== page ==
Gore has done little over the last three months but dish out an “onslaught” of “cheap shots” (Time’s Eric Pooley), and hatch a “diabolical” strategy in which he “passed up no opportunity to whack Bradley” (Slate’s Jacob Weisberg), and he’s been busy “demagoguing” (Washington Post’s Juan Williams). Gore is “a savage campaigner” (Fox News’ Brit Hume) who’s been “mangling the truth for political gain” (National Journal’s Stuart Taylor Jr.) and “relentless in attacking Bradley, hammering, needling, hectoring” (Washington Post’s Mary McGrory). Worse, the VP has been “trafficking in fear-mongering” (USA Today’s Walter Shapiro) and seems content to fight a “scorched-earth war” (San Francisco Examiner’s Chris Matthews).
From New Hampshire, the next month, heterodox (I don’t know what else to call him) then-journalist Mickey Kaus, also not a Gore fan, echoed Pooley earlier: “They hate Gore. They really do think he’s a liar. And a phony.”
It got worse when Gore secured the nomination and faced off against George W. Bush. Eric wrapped his just-before-election coverage with the somber, acidic piece titled “Gore’s too-willing executioners,” showing how “the political press has been armed with plenty of attitude in taking on the vice president—but not a lot of facts.”
Reporters, he argued, “have crudely inserted themselves into the presidential campaign with careless and misleading reports about Gore’s so-called exaggerations (journalists literally created Gore’s ‘Love Story,’ Love Canal and ‘inventing the Internet’ episodes out of whole cloth). In the process, they have become Gov. George Bush’s most potent allies.” In this piece, there’s no snappy paragraph of reporters’ bad takes I can share; instead, he takes apart faux-scandals with facts, over many paragraphs. You have to read it, if you care.
Meanwhile, I found plenty of fault with the Gore campaign that year. I’m not saying it was perfect. Or even good. I’m just saying Gore’s media executioners were indeed awful, self-serving, often deluded. And some are still with us.
You know who you are. And I’m sure you don’t give a shit right now.
I’m sharing these early Salon pieces at length, because it would become what Eric was known and loved for, from his years at Salon through a long tenure at Media Matters and lately, at his own PressRun site. He covered the despicable “but her e-mails” coverage of Hillary Clinton, painstakingly, over months (I wasn’t surprised that Clinton shared her condolences on Twitter). And lately he’d been on fire, at PressRun and on Twitter, where we regularly retweeted one another and commiserated about how much worse so many reporters and media organizations have gotten even since their non-glory days covering Al Gore, in direct messages and e-mail. As I often say: The sad mainstream media is trashing Biden as though his opponent were (semi-OK though he did race-bait in 2012) Mitt Romney. That is not what we’re dealing with.
I haven’t seen Eric since before the pandemic. We used to be regulars with MSNBC’s Joy Reid and sometimes All In with Chris Hayes. We often talked about getting drinks, and we did once, but usually he was anxious to get back to Montclair, N.J., and his family.
I want to quote a lot of his final PressRun column here—“Why is the press rooting against Biden?”and “burying great news,” as he put it—because it shares so much with his early Gore media criticism. I read his post on Monday as I thought about my own writing for the week, and I decided I couldn’t make his point any better. If I could have written it first, I would have. So here a lot of it is, below. May his memory be a blessing, for his family and for all of us who knew and loved his integrity and his fervor.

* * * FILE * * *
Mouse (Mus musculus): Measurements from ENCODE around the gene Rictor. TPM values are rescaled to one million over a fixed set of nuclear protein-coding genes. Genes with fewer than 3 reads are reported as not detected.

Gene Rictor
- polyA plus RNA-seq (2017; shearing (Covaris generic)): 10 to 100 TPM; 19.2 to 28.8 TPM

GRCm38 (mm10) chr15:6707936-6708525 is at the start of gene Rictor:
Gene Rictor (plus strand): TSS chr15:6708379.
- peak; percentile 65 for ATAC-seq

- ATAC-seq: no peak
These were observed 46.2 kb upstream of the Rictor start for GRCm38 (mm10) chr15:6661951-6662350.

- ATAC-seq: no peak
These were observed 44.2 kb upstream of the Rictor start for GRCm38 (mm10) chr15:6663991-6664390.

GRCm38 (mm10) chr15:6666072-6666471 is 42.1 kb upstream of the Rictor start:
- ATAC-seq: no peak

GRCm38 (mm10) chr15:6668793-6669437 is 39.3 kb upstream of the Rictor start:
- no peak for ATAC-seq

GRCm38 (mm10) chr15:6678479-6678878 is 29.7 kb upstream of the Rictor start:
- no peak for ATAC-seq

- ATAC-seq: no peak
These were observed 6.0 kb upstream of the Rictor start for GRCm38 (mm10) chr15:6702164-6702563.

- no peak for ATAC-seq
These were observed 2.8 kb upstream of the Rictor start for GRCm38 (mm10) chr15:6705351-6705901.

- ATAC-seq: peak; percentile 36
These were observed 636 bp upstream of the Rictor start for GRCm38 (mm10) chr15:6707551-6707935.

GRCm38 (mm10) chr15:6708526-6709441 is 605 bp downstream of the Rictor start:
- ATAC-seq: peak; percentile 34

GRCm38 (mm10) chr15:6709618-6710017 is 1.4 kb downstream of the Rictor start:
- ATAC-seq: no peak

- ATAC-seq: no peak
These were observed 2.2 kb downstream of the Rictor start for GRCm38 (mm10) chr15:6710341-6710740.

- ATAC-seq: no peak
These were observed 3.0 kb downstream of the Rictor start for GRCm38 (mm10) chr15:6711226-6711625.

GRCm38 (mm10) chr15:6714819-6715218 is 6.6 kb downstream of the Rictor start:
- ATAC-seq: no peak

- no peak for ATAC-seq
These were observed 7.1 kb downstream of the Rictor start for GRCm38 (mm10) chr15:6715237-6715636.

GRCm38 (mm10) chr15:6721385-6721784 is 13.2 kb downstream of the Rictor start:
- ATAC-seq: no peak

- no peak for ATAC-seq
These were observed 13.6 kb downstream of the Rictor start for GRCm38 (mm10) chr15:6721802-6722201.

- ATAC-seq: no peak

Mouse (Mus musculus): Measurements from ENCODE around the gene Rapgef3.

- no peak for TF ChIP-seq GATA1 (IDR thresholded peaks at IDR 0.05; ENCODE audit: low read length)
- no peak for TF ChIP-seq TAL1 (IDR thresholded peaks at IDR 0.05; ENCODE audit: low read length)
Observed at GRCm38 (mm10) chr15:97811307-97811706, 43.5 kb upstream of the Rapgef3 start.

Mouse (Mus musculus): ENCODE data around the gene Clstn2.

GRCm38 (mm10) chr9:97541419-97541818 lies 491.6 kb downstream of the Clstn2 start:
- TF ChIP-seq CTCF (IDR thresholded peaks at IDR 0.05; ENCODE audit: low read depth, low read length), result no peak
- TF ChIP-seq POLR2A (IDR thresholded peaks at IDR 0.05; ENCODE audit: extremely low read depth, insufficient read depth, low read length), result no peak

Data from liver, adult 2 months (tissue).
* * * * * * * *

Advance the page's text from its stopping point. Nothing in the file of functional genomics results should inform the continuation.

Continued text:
This is how it’s done, people.
Like clockwork, the first Friday of the month brought another blockbuster jobs report. The U.S. economy under President Joe Biden added another 400,000-plus new jobs in March, it was announced last week.
Biden is currently on pace, during his first two full years in office, to oversee the creation of 10 million new jobs and an unemployment rate tumbling all the way down to 3 percent. That would be an unprecedented accomplishment in U.S. history. Context: In four years in office, Trump lost three million jobs, the worst record since Herbert Hoover.
Yet the press shrugs off the good news, determined to keep Biden pinned down. “The reality is that one strong jobs report does not snap the administration out of its current circumstances,” Politico stressed Friday afternoon. How about 11 straight strong job reports, would that do the trick? Because the U.S. economy under Biden has been adding more than 400,000 jobs per month for 11 straight months.
The glaring disconnect between reality and how the press depicts White House accomplishments means a key question lingers: Why is the press rooting against Biden? Is the press either hoping for a Trump return to the White House, or at least committed to keeping Biden down so the 2024 rematch will be close and ‘entertaining’ for the press to cover?…
Axios contorted itself by claiming Biden’s promise to add “millions” of new jobs (which he’s already accomplished), was being threatened because there aren’t enough workers, because so few people are out of work—or something.
Totally normal journalism, right? The president announces another blockbuster jobs report and the press presents it as borderline bad news….
That’s why, according to a recent poll, 37 percent of Americans think the economy lost jobs over the last year, when it’s gained 7 million. (Just 28 percent of people know jobs were up.)
Virtually all the Beltway coverage today agrees on this central point: When it comes to the economy, Biden’s approval rating is taking a hit because Americans are freaked out by inflation. But maybe it’s taking a hit because Americans are under the false impression that jobs are disappearing. Voters don’t know what they don’t know because the press isn’t interested in telling them about record job success and an economy that’s years ahead of where experts thought it would be coming out of a global pandemic.
Biden is facing not just one organized opposition in the form of the GOP but another in the form of the Beltway press corps. The Beltway press needs to take its thumb off the Biden scale.
Eric began all of his posts:
And I can’t end mine any better. We’ve all got to improve our work to make up for this loss, at a time when we need clear-eyed media critics more than ever. Be healthy, be kind, be vigilant—and have fun. I know he would add that.